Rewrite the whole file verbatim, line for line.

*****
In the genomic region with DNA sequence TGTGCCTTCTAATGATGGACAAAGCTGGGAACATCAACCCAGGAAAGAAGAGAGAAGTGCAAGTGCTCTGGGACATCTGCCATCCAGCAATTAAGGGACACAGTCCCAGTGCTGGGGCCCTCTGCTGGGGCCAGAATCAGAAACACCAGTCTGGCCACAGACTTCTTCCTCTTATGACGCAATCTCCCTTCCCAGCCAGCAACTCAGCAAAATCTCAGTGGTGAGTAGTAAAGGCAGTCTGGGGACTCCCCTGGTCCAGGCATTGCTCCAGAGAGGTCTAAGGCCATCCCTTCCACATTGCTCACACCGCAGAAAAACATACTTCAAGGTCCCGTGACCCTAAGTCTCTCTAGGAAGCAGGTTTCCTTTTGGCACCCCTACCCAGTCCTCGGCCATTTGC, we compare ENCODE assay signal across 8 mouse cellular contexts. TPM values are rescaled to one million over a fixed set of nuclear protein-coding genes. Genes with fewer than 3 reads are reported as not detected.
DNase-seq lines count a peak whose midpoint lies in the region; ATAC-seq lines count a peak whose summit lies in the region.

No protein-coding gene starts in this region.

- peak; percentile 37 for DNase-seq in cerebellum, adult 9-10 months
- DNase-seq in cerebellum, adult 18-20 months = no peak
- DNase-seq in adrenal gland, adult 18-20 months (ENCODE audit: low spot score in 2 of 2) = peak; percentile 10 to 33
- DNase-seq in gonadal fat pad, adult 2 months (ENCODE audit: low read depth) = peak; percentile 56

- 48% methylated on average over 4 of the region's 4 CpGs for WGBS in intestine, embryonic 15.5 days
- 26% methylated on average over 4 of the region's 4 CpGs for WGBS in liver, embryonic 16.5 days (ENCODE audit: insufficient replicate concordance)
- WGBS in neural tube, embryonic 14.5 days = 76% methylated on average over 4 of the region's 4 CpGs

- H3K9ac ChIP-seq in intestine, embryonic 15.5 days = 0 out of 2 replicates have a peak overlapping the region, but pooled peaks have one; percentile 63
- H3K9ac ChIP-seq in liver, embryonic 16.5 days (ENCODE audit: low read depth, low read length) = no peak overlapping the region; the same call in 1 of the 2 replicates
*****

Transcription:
In the genomic region with DNA sequence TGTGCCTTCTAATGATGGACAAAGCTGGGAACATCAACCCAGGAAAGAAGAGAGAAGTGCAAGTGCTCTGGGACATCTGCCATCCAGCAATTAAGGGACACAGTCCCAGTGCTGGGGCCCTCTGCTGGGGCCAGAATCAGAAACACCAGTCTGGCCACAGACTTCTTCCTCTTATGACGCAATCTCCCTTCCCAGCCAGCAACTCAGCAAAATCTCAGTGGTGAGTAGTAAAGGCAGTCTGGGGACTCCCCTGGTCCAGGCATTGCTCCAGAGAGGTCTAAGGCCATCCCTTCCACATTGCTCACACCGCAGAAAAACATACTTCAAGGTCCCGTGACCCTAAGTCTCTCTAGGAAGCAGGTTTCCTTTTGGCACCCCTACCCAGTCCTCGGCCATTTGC, we compare ENCODE assay signal across 8 mouse cellular contexts. TPM values are rescaled to one million over a fixed set of nuclear protein-coding genes. Genes with fewer than 3 reads are reported as not detected.
DNase-seq lines count a peak whose midpoint lies in the region; ATAC-seq lines count a peak whose summit lies in the region.

No protein-coding gene starts in this region.

- peak; percentile 37 for DNase-seq in cerebellum, adult 9-10 months
- DNase-seq in cerebellum, adult 18-20 months = no peak
- DNase-seq in adrenal gland, adult 18-20 months (ENCODE audit: low spot score in 2 of 2) = peak; percentile 10 to 33
- DNase-seq in gonadal fat pad, adult 2 months (ENCODE audit: low read depth) = peak; percentile 56

- 48% methylated on average over 4 of the region's 4 CpGs for WGBS in intestine, embryonic 15.5 days
- 26% methylated on average over 4 of the region's 4 CpGs for WGBS in liver, embryonic 16.5 days (ENCODE audit: insufficient replicate concordance)
- WGBS in neural tube, embryonic 14.5 days = 76% methylated on average over 4 of the region's 4 CpGs

- H3K9ac ChIP-seq in intestine, embryonic 15.5 days = 0 out of 2 replicates have a peak overlapping the region, but pooled peaks have one; percentile 63
- H3K9ac ChIP-seq in liver, embryonic 16.5 days (ENCODE audit: low read depth, low read length) = no peak overlapping the region; the same call in 1 of the 2 replicates